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Latitude: 57.1786 / 57°10'43"N
Longitude: -2.1039 / 2°6'14"W
OS Eastings: 393816
OS Northings: 809759
OS Grid: NJ938097
Mapcode National: GBR SBM.KT
Mapcode Global: WH9QJ.NTBN
Plus Code: 9C9V5VHW+CC
Entry Name: 79 Balgownie Road, Glover House (Formerly Known As Braehead), Including Boundary Walls
Listing Date: 5 October 2004
Source: Historic Scotland
Source ID: 397803
Historic Scotland Designation Reference: LB49996
Building Class: Cultural
Location: Old Machar
Electoral Ward: Bridge of Don
Parish: Old Machar
Traditional County: Aberdeenshire
Early 19th century; extended between 1838 and 1855; further additions including addition of 1st floor, 1862. Rectangular 2-storey house with single storey outshoots and basement to rear. To ground floor, random and squared granite rubble built to courses with squared dressed quoins; to 1st floor, squared coursed granite with some pinnings, dressed quoins; harling to some single storey sections. To S elevation, base course, band course dividing ground and 1st floors, eaves band. Smooth narrow margins to quoins and windows.
S ELEVATION: 3-bay, 2-storey elevation; single storey gabled harled porch to centre bay with step leading to 2-leaf timber and glazed door.
E ELEVATION: irregular 4-bay elevation; to centre, harled single storey, single bay outshoot; timber and glazed quadrant porch in re-entrant angle to left; blocked window to far left to ground floor; no window to far left bay to 1st floor.
W ELEVATION: to left, advanced 3-bay, single storey and basement section with steps leading down to sunken basement area in front; 2-leaf timber panelled door with 3-light fanlight to centre bay of basement. To right, irregular recessed 3-bay, 2-storey section with timber panelled door and 3-light fanlight to left.
N ELEVATION: continuous with boundary wall, single storey section to right with 2 windows, blank 2-storey to left (several courses of brick between ground and 1st floors.
GLAZING etc: replacement 12-pane timber sash and case windows. Piended roof to 2-storey sections; pitched roof to single storey sections; overhanging eaves. Coped granite wallhead stacks to E, W and 2 to N elevations; stack to right of N elevation partly constructed of brick; circular cans. Predominantly aluminium rain water goods. Cast iron spearheaded railings edging basement area.
Timber and leaded glazed front door. Large hall divided by segmental arch. Simple cornicing and variety of doorpieces, including pilastered and corniced, throughout. Original classical slate chimneypiece to dining room; remainder of chimneypieces are not original to house (see Notes). Quarter-turn open well stair with turned newels and balusters. To basement, kitchen, coal cellar and wine cellar.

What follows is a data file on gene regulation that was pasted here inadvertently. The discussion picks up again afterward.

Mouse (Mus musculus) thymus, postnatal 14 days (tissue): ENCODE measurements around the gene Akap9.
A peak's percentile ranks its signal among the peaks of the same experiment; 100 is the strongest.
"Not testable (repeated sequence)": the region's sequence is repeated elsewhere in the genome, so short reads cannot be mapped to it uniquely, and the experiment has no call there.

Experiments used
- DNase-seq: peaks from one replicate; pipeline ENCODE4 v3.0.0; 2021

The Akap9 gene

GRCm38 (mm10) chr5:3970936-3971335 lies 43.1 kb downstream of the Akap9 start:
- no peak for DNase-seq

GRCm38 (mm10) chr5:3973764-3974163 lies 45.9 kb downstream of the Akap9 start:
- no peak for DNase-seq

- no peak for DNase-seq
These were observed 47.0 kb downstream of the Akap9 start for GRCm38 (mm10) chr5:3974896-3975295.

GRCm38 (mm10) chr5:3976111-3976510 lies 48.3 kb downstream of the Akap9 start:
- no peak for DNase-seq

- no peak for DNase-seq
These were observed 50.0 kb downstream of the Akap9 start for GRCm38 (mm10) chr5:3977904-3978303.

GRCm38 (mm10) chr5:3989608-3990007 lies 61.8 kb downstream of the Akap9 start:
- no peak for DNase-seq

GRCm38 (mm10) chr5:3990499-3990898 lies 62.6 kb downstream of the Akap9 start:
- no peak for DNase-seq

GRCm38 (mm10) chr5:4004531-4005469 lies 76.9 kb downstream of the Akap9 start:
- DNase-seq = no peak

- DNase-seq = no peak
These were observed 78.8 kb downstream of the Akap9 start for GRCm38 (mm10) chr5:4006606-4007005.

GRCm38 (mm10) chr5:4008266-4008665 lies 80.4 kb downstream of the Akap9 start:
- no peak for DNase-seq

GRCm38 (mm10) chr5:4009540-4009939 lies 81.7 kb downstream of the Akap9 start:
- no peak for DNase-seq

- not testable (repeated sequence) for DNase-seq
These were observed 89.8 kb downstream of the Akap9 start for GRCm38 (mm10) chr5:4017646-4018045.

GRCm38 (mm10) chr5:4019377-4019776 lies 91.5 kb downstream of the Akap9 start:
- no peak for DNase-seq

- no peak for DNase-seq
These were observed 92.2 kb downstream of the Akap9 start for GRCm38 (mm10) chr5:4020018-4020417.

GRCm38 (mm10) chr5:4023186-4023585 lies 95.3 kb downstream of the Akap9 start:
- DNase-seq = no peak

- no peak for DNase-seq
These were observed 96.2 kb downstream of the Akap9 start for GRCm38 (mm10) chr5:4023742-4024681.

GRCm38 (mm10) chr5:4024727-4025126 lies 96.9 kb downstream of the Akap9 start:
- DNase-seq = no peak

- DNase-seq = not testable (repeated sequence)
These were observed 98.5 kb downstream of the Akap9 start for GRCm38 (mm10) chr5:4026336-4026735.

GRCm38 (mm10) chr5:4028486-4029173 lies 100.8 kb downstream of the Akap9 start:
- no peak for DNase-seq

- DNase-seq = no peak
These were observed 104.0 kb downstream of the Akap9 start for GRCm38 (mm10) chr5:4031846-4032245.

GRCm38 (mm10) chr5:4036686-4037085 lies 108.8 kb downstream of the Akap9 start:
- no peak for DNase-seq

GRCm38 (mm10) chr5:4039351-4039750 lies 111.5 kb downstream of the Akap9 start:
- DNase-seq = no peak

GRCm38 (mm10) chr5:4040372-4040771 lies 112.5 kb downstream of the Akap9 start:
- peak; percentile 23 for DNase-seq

Currently in use as a museum.
A good example of a multi-phase 19th century villa with important international historical associations. The original core of Glover House is the basement area currently forming the kitchen, with a single storey, 2- or 3-roomed cottage of the same footprint above. Between 1838 and 1855, the house was extended to create its current footprint (excluding the porches and single storey outshoot to the E; these appear to have been added between 1855 and 1867). In 1862, the 1st floor was added, with advice from Thomas Blake Glover.
Glover House was, from 1851, the home of the Glover family. Their son, Thomas Blake Glover (1838-1911), left Aberdeen for Japan in 1857. He moved to Nagasaki, where he began a shipbuilding business which formed the foundation of the Mitsubishi corporation. Glover is credited with having brought Western industrialisation to Japan, as well as the first steam locomotive and the county s first mechanised mine. He organised the education of many young Japanese abroad, including Britain, some of whom stayed at Glover House. Glover and his Japanese wife are also thought to be an inspiration for the stories on which Puccini based Madame Butterfly. Glover was the first non-Japanese to be awarded the order of The Rising Sun, and regarded as one of the founding fathers of modern Japan.
In 1997 the house was purchased by Mitsubishi Heavy Industries Europe and gifted to the Grampian-Japan Trust. The house then underwent conversion to a museum, during which original fabric was revealed and restored.
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